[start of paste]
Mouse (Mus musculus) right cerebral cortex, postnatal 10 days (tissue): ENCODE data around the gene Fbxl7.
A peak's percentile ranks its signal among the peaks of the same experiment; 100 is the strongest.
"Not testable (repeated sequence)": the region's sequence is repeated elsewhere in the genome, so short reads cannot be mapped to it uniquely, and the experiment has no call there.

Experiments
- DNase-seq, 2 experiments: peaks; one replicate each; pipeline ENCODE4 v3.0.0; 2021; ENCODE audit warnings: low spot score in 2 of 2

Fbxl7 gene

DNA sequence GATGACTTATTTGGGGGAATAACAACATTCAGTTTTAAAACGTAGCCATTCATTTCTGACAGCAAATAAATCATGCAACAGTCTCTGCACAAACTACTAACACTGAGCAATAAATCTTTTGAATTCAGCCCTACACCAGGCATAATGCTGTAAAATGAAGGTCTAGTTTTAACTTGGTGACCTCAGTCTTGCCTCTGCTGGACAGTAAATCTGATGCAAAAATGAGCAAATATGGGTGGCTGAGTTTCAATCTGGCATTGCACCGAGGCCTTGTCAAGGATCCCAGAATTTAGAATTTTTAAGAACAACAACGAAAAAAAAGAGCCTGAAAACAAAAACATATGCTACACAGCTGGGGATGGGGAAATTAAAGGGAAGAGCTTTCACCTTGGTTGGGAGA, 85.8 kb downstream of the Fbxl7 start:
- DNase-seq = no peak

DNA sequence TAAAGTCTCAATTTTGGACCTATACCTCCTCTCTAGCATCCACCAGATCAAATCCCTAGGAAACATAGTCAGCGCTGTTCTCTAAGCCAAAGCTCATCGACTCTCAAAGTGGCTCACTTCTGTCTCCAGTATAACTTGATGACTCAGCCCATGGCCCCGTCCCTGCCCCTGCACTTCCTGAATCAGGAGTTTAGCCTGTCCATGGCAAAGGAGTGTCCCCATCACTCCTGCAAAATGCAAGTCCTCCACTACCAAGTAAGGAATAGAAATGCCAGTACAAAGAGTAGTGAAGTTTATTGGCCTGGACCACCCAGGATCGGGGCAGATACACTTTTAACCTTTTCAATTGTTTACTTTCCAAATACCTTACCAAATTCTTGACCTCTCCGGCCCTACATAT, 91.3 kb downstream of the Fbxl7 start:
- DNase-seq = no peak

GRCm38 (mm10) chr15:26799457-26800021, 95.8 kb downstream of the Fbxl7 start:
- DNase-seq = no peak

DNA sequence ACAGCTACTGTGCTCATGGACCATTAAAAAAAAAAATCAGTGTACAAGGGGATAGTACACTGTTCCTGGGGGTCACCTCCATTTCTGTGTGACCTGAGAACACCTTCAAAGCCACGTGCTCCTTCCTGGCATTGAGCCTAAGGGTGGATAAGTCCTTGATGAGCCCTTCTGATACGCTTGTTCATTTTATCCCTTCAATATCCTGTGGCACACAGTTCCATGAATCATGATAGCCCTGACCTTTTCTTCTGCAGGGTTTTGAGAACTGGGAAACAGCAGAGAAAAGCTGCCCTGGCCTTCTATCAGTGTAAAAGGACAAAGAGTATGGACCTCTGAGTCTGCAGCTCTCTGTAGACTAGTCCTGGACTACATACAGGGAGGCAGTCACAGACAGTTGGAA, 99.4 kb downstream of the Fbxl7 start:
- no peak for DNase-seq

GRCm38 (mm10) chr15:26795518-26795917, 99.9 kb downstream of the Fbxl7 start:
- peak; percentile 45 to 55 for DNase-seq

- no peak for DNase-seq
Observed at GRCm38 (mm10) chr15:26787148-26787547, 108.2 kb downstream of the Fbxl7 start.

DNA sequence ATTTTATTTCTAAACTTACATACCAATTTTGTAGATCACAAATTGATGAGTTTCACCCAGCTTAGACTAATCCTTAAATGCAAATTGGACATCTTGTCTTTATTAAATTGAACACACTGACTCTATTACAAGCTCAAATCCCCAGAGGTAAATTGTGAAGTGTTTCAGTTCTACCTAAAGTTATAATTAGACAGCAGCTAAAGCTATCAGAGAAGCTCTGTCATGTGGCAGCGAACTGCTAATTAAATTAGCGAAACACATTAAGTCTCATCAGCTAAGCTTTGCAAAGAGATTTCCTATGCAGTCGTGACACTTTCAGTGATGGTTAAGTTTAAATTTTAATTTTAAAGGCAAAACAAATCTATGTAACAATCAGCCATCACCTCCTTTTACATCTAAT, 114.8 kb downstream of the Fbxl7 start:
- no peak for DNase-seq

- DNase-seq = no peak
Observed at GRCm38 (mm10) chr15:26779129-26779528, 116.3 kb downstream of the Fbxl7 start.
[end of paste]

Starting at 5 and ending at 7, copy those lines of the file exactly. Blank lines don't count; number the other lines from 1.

- DNase-seq, 2 experiments: peaks; one replicate each; pipeline ENCODE4 v3.0.0; 2021; ENCODE audit warnings: low spot score in 2 of 2

Fbxl7 gene

DNA sequence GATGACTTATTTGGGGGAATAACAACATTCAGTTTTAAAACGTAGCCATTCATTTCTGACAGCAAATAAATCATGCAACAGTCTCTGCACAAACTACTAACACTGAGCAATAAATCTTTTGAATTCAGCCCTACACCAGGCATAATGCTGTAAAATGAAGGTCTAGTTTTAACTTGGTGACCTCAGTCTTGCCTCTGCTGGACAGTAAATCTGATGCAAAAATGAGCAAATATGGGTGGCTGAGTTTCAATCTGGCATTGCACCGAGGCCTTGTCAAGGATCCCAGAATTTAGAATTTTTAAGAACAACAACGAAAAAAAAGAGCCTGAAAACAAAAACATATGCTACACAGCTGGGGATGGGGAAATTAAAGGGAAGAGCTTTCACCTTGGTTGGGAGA, 85.8 kb downstream of the Fbxl7 start: